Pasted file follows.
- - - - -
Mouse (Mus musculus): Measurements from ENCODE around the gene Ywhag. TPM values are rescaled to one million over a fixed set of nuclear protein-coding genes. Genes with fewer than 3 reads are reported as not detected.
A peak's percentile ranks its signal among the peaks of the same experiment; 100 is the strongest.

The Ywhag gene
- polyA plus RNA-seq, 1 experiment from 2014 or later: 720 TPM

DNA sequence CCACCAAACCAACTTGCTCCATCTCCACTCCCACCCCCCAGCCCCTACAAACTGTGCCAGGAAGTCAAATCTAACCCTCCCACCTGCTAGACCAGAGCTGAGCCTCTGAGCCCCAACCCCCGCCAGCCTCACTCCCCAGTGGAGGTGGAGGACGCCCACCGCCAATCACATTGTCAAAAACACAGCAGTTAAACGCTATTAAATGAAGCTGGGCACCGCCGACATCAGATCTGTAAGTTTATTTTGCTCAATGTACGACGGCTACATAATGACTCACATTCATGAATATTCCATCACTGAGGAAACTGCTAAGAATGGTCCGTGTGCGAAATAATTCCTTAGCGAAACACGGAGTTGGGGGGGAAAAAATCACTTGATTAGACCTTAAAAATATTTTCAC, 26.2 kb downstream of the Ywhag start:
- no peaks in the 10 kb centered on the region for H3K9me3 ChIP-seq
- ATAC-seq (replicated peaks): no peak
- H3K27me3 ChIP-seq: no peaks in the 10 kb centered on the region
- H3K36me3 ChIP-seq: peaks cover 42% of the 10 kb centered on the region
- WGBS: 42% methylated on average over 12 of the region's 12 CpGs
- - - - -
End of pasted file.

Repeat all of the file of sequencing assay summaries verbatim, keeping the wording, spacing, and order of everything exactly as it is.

Mouse (Mus musculus): Measurements from ENCODE around the gene Ywhag. TPM values are rescaled to one million over a fixed set of nuclear protein-coding genes. Genes with fewer than 3 reads are reported as not detected.
A peak's percentile ranks its signal among the peaks of the same experiment; 100 is the strongest.

The Ywhag gene
- polyA plus RNA-seq, 1 experiment from 2014 or later: 720 TPM

DNA sequence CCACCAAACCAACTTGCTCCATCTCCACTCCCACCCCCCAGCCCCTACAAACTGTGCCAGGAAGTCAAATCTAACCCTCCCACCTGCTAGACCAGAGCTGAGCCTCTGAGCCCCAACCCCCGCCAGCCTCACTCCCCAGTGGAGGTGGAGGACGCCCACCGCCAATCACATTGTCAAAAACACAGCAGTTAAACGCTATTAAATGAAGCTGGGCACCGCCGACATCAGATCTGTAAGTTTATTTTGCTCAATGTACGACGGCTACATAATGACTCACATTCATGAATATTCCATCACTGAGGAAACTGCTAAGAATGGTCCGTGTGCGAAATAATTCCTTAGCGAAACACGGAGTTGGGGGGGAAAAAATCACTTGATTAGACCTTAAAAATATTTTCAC, 26.2 kb downstream of the Ywhag start:
- no peaks in the 10 kb centered on the region for H3K9me3 ChIP-seq
- ATAC-seq (replicated peaks): no peak
- H3K27me3 ChIP-seq: no peaks in the 10 kb centered on the region
- H3K36me3 ChIP-seq: peaks cover 42% of the 10 kb centered on the region
- WGBS: 42% methylated on average over 12 of the region's 12 CpGs